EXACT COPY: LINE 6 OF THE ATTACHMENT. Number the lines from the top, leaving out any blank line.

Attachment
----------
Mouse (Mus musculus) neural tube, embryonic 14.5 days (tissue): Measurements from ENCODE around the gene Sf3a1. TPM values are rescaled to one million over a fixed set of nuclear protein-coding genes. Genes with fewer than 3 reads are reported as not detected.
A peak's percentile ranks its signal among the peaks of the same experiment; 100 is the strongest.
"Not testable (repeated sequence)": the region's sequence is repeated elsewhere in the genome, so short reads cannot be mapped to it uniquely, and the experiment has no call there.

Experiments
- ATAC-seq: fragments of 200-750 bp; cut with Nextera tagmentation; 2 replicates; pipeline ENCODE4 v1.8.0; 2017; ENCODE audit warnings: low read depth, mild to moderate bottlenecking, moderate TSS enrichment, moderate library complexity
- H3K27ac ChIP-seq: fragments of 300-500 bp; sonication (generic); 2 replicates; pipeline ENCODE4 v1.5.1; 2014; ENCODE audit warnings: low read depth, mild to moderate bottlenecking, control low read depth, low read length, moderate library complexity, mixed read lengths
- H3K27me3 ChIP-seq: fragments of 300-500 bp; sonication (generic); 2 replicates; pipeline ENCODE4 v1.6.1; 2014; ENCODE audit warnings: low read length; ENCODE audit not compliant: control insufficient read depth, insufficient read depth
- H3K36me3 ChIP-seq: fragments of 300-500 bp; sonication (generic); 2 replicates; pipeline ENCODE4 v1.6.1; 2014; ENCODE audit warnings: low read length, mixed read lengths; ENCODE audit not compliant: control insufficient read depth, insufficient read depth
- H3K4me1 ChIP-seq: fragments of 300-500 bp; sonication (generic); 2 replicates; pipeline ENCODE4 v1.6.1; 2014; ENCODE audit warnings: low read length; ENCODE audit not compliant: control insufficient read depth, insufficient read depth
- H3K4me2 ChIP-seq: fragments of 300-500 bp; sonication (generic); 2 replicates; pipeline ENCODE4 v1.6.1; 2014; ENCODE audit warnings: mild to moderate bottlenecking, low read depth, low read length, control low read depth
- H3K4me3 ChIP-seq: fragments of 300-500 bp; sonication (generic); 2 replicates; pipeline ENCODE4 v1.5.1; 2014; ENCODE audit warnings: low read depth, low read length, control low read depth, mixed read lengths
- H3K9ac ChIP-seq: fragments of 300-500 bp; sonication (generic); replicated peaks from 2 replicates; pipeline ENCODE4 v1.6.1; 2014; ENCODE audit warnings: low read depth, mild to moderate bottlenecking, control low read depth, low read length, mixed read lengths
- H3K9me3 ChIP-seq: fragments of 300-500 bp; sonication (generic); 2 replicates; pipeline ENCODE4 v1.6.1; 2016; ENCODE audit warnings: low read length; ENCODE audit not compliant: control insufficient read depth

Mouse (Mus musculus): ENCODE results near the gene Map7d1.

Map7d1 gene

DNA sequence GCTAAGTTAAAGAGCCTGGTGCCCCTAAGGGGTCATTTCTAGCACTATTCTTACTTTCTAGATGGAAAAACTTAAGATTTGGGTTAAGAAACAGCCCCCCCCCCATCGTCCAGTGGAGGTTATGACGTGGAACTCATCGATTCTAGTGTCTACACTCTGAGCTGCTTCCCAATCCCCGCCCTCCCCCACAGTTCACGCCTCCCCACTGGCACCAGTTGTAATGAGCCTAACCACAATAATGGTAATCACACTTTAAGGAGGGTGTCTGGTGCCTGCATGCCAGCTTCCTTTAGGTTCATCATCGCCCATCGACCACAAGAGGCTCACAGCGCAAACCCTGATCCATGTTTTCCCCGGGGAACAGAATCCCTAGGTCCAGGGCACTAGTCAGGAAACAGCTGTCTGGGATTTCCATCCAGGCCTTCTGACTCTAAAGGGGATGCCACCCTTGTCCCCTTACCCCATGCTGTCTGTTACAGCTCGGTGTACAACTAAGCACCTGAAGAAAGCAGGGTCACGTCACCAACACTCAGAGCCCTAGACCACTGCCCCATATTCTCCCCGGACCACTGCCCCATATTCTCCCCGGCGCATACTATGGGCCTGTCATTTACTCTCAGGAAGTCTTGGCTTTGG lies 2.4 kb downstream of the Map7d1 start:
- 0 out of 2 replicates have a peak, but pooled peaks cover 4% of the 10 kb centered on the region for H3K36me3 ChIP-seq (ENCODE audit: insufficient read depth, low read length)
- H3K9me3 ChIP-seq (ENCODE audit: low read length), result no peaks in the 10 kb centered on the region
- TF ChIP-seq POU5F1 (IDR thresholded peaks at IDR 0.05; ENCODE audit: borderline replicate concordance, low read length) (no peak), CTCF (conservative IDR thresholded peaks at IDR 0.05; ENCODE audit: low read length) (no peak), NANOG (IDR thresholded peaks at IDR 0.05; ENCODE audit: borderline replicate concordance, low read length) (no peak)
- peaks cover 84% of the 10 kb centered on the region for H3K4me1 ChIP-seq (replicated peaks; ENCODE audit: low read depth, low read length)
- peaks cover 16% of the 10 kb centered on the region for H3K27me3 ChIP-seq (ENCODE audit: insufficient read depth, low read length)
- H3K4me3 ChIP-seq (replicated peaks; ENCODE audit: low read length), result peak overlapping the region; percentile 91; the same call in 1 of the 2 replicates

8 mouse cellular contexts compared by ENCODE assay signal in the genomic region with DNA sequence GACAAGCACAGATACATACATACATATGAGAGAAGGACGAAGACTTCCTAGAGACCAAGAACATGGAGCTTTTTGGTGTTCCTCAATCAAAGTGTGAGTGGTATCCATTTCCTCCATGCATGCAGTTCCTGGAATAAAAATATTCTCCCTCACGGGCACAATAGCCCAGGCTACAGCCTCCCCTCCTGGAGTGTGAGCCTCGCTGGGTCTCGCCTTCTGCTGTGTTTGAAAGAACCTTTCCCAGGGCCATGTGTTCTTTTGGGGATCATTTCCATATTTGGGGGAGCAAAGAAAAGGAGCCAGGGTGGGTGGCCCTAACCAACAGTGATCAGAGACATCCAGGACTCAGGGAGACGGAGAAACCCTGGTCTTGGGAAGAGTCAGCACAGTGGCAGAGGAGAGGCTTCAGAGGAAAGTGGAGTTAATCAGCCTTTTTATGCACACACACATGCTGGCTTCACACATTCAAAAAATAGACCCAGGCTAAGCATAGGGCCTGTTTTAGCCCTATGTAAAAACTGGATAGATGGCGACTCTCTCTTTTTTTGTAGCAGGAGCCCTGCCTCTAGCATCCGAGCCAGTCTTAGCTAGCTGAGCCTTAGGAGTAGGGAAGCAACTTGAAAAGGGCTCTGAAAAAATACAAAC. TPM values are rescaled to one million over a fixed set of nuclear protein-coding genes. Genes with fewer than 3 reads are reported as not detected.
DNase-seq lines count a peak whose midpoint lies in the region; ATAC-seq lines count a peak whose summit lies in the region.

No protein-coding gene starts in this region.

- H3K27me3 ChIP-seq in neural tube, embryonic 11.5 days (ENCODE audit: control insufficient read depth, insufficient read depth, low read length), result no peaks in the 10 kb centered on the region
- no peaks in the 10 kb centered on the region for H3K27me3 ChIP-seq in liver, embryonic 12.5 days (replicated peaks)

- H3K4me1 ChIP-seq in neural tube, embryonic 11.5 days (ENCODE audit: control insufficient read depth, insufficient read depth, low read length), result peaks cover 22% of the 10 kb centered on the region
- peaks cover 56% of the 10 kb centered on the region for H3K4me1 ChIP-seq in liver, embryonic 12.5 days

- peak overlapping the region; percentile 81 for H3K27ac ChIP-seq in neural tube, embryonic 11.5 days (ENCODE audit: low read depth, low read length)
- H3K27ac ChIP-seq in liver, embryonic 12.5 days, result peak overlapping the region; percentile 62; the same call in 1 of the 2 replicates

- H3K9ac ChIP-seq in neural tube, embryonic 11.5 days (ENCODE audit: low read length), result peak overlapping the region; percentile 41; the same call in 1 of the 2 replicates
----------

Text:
- H3K27ac ChIP-seq: fragments of 300-500 bp; sonication (generic); 2 replicates; pipeline ENCODE4 v1.5.1; 2014; ENCODE audit warnings: low read depth, mild to moderate bottlenecking, control low read depth, low read length, moderate library complexity, mixed read lengths